The Scopes “Monkey” Trial 1925
The Tennessee state legislature enacted a measure in March 1925 prohibiting the teaching of evolution in all educational institutions in the state.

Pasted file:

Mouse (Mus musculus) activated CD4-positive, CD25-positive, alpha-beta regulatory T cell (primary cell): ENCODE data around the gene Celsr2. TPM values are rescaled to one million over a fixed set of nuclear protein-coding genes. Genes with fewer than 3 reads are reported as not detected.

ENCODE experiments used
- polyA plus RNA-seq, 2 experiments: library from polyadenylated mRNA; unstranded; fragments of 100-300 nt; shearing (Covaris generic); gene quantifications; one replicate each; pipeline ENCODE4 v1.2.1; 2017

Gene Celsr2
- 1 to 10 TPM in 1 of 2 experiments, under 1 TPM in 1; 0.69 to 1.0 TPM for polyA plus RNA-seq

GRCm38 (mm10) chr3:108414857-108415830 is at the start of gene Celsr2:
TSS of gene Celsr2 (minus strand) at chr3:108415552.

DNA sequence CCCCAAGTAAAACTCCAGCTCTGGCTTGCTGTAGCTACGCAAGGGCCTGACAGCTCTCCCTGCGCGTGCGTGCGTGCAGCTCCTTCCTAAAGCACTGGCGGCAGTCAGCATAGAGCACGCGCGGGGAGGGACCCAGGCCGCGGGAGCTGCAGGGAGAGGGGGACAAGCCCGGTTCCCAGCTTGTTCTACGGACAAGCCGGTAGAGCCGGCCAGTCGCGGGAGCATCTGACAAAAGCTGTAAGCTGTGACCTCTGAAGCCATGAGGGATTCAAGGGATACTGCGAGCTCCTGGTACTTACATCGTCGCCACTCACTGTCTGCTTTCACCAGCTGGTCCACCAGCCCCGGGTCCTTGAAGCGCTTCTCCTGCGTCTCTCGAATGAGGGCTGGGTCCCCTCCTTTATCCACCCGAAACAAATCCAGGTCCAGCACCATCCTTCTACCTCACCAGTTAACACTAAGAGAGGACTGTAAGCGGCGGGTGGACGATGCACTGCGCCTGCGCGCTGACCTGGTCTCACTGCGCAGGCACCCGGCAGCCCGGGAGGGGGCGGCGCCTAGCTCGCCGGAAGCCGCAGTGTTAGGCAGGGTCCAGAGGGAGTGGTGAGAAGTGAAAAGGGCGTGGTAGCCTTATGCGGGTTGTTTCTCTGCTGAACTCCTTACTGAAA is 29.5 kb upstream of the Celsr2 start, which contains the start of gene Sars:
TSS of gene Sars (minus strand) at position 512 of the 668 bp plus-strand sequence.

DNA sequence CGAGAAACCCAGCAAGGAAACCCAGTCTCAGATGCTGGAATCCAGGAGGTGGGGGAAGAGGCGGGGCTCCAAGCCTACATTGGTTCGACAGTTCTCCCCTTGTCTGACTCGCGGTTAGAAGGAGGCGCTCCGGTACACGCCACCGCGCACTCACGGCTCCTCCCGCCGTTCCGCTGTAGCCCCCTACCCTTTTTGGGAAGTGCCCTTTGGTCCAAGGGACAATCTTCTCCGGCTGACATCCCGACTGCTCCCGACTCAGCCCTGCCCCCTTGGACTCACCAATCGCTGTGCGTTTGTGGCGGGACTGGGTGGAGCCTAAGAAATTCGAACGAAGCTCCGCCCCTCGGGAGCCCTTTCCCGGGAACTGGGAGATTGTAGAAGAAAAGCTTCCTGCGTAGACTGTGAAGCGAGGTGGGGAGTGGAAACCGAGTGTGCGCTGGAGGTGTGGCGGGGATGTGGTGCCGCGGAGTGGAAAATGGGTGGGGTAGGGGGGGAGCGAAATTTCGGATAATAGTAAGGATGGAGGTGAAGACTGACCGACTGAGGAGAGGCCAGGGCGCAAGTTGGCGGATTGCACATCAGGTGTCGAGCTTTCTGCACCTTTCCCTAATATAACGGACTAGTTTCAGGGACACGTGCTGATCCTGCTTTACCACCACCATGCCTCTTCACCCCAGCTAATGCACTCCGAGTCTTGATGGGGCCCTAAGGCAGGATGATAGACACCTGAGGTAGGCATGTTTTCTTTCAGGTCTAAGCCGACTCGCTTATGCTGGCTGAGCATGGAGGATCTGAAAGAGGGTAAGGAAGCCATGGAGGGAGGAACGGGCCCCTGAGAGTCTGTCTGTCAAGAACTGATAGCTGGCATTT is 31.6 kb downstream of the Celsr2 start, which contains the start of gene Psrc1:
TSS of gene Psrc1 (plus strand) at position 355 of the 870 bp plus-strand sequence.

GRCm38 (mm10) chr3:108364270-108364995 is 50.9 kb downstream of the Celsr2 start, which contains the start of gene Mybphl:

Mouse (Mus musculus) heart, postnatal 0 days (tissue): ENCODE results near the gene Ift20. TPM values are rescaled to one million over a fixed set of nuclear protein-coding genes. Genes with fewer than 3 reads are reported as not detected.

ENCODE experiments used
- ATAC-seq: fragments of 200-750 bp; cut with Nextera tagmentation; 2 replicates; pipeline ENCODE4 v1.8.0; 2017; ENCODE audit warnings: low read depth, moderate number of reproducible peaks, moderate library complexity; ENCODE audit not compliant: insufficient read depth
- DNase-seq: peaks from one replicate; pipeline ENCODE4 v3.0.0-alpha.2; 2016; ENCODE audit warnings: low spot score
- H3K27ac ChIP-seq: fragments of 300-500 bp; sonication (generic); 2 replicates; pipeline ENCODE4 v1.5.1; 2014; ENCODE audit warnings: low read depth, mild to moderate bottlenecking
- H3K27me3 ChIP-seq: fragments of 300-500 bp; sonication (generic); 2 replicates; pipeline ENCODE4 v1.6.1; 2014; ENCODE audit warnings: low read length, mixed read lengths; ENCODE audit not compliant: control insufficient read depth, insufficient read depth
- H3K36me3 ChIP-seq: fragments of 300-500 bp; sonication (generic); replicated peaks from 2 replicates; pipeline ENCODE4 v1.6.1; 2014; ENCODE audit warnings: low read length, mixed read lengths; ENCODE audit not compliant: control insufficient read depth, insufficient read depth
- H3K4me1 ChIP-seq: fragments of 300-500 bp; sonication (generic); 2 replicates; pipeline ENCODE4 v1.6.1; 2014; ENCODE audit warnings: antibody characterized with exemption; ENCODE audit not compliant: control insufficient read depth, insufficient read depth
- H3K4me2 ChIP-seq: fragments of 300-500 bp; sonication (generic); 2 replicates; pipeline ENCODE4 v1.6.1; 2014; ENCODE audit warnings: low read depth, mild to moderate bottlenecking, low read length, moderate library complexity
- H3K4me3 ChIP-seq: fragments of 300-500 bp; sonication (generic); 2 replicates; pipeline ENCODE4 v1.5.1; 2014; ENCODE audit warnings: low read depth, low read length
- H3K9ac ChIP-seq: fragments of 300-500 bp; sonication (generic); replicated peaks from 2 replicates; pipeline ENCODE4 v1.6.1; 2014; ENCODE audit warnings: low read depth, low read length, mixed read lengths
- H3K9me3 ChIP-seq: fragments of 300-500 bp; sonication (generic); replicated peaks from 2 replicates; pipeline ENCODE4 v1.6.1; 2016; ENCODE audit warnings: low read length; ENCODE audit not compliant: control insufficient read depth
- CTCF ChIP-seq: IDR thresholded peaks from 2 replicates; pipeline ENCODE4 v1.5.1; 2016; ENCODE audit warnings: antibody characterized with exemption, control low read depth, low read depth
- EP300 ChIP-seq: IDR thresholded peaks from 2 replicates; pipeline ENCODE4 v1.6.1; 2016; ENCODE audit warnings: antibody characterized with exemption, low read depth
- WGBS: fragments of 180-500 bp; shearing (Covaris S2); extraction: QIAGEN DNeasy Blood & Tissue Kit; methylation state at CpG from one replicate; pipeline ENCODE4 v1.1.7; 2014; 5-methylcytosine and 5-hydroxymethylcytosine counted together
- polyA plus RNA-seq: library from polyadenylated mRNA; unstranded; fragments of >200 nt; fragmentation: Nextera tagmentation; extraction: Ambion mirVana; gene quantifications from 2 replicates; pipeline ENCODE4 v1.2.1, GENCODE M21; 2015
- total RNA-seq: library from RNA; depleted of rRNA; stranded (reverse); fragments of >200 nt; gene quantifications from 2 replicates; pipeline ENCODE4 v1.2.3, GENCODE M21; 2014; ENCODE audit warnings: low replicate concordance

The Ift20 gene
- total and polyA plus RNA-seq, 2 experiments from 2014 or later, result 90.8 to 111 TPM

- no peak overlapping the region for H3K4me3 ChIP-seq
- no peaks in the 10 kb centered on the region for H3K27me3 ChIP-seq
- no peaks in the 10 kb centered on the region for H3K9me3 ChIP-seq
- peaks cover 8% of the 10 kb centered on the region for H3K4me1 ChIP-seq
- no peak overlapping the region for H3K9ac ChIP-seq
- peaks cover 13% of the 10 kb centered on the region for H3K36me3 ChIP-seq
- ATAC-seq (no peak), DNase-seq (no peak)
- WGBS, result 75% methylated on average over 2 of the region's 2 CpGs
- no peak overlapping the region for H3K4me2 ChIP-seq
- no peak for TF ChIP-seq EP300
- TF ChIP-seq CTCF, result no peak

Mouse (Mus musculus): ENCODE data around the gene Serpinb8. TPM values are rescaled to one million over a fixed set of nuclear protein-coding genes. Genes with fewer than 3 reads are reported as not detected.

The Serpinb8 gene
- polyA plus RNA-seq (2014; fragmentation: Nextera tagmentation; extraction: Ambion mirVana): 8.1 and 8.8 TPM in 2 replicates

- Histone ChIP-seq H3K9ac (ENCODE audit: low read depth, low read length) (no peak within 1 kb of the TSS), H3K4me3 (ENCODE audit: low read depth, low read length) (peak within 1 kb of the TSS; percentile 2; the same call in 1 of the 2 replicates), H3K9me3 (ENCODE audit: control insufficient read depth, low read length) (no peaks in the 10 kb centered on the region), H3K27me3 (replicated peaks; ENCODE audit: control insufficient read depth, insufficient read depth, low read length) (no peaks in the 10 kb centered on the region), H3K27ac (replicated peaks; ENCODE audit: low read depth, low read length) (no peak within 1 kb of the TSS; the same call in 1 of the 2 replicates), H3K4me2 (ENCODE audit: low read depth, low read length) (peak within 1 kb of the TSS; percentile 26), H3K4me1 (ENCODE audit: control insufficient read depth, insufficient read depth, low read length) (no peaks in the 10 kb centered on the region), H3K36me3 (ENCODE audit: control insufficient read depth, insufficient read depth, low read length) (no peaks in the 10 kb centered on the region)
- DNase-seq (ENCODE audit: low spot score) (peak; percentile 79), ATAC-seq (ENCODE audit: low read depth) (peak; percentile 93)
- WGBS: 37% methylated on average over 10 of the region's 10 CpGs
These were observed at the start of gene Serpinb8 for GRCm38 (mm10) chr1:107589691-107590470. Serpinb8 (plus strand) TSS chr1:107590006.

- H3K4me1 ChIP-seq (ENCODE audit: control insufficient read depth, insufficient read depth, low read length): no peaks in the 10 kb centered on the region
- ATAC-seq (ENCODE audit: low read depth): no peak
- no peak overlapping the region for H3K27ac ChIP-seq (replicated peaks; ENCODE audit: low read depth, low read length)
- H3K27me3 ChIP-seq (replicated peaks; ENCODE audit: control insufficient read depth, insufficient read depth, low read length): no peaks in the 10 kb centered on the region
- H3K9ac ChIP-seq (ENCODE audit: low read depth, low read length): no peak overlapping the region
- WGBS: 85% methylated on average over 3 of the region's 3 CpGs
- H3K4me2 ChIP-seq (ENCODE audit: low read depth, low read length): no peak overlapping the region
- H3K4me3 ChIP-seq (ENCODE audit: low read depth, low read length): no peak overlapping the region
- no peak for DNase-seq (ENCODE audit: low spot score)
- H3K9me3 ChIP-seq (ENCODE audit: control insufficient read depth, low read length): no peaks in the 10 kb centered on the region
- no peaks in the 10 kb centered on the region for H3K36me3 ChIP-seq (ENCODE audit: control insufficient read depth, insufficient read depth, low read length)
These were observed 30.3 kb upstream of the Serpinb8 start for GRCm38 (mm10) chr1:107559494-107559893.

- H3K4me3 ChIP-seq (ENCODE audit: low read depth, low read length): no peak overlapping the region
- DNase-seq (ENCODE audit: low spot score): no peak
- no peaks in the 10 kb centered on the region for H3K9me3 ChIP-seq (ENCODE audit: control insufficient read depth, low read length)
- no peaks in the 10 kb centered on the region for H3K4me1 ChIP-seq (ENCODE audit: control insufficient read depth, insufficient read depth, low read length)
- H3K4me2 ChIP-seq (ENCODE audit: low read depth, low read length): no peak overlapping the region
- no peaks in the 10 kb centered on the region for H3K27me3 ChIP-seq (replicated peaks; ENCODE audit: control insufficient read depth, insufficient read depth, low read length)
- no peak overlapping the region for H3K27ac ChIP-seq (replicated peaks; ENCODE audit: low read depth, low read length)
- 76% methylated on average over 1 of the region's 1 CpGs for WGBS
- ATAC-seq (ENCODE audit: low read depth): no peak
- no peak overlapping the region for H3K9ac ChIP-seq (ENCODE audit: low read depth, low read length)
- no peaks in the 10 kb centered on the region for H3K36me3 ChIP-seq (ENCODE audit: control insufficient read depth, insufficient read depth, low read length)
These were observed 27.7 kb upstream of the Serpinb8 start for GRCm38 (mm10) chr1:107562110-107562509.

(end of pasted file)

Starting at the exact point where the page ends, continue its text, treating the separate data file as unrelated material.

The Butler Act sounded the alarm across the country. The ACLU promptly offered to represent any teacher facing charges under the law. John Scopes, a famous high school science teacher, agreed to be the defendant in a law-challenge test case. On May 7, 1925, he was arrested and charged with teaching evolution theory. The defense was led by Clarence Darrow, a highly capable, experienced, and nationally recognized criminal defense attorney, and Arthur Garfield Hays, the ACLU’s General Counsel. They argued that the Tennessee statute was unconstitutional because it made a religious document, the Bible, the standard of truth in a government institution. William Jennings Bryan, a former Secretary of State, presidential contender, and the most well-known conservative Christian advocate in the country, headed the prosecution. His technique was straightforward: he needed to show that John Scopes had broken Tennessee law.